|Cody Geffre (left), Black Hills State University from Pierre, discusses his current research with his advisor Dr. John Dixson, BHSU assistant professor of chemistry, and BHSU President Kay Schallenkamp during a tour of BHSU’s new Life Sciences Laboratory. Geffre, who is pursuing a double major in chemistry and biology, was one of 15 South Dakota college and university students to be invited to display their research at the Pierre Poster Session Thursday, Feb. 24 at the South Dakota State Capitol. Geffre’s poster summarizes his work screening extracts from 14 traditional American Indian medicinal plants to identify those with antibiotic properties in an effort to address the growing health-care issue of microbial antibiotic resistance.
Black Hills State University senior Cody Geffre, chemistry and biology major from Pierre, is one of 15 South Dakota college and university students selected to display their research at a Pierre Poster Session Thursday, Feb. 24 at the South Dakota State Capitol. Geffre’s biomedical research project explores the medicinal value of plants traditionally used for healing by the American Indians.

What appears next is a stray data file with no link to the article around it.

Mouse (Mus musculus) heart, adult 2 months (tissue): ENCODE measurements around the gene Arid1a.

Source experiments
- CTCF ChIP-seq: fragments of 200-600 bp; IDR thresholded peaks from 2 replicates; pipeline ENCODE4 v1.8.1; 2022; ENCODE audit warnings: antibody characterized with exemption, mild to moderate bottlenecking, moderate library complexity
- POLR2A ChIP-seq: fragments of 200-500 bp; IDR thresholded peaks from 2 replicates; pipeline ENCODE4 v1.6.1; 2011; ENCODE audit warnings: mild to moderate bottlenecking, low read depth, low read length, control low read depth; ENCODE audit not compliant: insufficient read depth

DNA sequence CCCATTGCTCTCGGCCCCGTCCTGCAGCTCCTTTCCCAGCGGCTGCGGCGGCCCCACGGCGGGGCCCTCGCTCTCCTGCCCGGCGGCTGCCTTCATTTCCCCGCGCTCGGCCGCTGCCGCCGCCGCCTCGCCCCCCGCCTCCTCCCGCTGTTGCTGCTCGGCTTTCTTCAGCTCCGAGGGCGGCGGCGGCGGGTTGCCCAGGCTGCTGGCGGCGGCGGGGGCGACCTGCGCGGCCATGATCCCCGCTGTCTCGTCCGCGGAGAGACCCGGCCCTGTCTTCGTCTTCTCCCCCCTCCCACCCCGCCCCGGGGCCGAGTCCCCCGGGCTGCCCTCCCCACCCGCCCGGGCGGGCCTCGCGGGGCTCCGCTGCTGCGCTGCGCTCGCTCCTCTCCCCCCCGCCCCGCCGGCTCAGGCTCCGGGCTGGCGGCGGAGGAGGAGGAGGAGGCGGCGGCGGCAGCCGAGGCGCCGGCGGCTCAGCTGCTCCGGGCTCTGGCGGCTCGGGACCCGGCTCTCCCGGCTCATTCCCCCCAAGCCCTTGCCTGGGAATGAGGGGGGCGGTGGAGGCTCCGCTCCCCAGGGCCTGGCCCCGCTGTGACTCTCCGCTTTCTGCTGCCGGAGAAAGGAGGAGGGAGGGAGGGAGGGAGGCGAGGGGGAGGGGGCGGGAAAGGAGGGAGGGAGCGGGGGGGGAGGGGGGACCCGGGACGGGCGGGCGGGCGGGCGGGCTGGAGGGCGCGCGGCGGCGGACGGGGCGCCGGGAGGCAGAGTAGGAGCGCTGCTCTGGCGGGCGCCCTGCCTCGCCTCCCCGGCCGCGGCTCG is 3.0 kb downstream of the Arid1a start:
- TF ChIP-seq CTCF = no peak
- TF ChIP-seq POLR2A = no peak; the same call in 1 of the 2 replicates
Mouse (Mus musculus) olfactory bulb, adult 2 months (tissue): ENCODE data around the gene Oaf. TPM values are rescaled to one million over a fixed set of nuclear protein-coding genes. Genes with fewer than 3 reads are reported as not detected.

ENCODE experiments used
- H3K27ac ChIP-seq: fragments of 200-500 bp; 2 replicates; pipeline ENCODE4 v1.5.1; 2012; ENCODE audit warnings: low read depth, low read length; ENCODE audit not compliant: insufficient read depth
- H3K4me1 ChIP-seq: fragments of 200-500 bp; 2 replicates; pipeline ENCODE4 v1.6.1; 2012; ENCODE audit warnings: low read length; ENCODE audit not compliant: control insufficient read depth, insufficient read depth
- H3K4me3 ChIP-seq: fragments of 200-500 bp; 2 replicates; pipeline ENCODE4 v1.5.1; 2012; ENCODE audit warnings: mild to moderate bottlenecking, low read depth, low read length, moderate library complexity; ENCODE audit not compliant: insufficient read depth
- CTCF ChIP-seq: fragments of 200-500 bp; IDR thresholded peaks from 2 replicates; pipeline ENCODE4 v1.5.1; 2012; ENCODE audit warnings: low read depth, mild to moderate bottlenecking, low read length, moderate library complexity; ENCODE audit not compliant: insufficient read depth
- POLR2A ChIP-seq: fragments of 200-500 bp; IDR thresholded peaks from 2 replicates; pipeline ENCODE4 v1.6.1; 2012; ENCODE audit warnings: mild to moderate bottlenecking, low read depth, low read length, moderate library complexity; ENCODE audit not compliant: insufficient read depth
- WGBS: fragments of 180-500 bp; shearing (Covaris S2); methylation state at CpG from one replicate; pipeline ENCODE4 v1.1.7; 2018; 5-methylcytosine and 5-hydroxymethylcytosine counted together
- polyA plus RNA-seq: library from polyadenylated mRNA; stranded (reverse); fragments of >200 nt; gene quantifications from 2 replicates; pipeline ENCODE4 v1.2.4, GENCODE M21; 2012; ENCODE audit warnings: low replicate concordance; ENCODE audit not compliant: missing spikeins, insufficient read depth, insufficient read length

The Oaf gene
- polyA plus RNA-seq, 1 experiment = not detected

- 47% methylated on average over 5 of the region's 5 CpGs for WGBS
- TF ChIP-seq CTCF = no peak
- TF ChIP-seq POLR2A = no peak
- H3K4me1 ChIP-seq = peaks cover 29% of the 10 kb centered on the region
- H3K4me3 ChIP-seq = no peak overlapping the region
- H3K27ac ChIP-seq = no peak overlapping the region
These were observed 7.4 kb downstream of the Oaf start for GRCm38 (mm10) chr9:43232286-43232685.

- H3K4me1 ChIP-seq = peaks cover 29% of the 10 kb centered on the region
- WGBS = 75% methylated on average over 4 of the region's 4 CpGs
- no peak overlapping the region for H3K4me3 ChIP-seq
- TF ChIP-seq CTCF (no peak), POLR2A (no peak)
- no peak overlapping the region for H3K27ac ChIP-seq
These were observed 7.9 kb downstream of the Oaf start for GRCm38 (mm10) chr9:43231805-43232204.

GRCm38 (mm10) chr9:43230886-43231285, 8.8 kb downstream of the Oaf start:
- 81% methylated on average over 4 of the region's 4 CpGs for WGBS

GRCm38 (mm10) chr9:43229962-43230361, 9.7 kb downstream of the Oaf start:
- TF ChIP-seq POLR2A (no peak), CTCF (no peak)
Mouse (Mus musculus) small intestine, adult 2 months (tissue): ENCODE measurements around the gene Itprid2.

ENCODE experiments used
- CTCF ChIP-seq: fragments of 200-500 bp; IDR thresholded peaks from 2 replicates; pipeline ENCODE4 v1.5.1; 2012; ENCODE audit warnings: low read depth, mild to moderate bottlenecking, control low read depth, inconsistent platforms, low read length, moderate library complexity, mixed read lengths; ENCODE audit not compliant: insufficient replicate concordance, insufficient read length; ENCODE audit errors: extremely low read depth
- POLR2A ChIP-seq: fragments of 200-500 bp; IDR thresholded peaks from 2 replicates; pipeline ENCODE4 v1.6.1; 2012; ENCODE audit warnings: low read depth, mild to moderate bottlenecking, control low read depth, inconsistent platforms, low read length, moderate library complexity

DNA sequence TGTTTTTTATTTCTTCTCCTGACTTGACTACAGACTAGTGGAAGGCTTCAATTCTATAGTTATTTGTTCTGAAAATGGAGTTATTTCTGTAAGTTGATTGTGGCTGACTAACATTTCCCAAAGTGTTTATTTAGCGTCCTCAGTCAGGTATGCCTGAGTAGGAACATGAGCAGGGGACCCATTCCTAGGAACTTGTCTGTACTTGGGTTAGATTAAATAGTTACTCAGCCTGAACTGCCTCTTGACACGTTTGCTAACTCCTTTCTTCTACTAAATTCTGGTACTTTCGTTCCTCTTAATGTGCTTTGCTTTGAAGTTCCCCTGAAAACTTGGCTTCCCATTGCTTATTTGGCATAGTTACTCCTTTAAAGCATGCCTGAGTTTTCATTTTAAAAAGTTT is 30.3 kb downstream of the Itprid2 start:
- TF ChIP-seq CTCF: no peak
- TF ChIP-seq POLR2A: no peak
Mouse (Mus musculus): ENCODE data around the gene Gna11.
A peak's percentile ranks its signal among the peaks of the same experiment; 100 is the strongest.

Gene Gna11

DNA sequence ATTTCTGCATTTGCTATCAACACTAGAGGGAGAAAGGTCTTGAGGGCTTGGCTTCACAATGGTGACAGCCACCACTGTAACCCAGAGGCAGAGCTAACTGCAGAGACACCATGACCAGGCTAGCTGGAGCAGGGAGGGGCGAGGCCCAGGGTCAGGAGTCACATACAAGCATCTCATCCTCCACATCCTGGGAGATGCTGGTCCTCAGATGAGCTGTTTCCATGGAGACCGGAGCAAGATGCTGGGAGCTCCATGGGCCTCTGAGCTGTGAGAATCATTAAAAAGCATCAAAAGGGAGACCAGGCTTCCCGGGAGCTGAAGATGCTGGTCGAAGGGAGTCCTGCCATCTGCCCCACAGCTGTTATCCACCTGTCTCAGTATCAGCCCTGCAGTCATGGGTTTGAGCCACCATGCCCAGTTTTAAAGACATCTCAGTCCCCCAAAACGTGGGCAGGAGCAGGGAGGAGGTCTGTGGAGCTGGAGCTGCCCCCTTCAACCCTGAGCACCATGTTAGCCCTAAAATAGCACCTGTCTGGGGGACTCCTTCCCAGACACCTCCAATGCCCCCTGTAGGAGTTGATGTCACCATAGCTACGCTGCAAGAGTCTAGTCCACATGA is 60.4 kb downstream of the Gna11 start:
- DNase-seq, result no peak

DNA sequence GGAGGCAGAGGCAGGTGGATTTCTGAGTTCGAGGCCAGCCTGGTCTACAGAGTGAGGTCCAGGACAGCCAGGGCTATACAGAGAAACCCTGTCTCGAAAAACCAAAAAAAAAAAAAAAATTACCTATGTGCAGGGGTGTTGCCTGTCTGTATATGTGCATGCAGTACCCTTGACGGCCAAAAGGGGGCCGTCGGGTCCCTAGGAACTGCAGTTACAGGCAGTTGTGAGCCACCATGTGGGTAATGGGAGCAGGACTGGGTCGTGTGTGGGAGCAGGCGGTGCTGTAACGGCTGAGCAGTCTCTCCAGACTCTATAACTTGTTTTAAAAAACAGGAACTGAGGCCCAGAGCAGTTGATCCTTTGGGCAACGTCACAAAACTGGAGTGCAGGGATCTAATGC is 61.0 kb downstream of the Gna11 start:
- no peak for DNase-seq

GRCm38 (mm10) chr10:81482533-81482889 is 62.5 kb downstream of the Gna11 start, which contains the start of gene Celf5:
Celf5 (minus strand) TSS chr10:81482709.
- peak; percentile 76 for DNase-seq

Geffre’s poster, “Antimicrobial Properties of Traditional American Indian Medicinal Plants,” summarizes his work screening extracts from 14 traditional American Indian medicinal plants to identify those with antibiotic properties. Geffre says he chose his project because of the need to address the growing health-care issue of microbial antibiotic resistance. The screening effort has identified several purified plant extracts that inhibit bacterial growth. According to Geffre, Monarda fistulosa (Bee Balm) is one of the most promising leads, with extracts that show strong inhibition against Escherichia coli, Staphylococcus aureus, Klebsiella pneumoniae, and Candida albicans.
Structural determination of these molecules has begun using NMR, IR and Mass Spectroscopy. If the molecule is found to be a potent antibiotic, a synthesis procedure will be developed and a mode of action will be determined using gene microchip array analysis.
In the summer of 2009 Geffre began working with Dr. John Dixson, BHSU assistant professor of chemistry, in his medicinal-organic chemistry research laboratory. Since that time, Geffre has been involved in biomedical research directed at the identification of new antibiotic compounds. Geffre, who was also a member of the BHSU football team for four years, plans to obtain an M.D. degree and practice medicine in South Dakota after graduating from BHSU in May 2011.
The Pierre Poster Session, in its 14th year, honors select South Dakota undergraduates for their interdisciplinary research and highlights both the state’s investment in research and research collaborations across the state. The session is co-sponsored by the Research Affairs Council of the South Dakota Board of Regents and the South Dakota EPSCoR Office.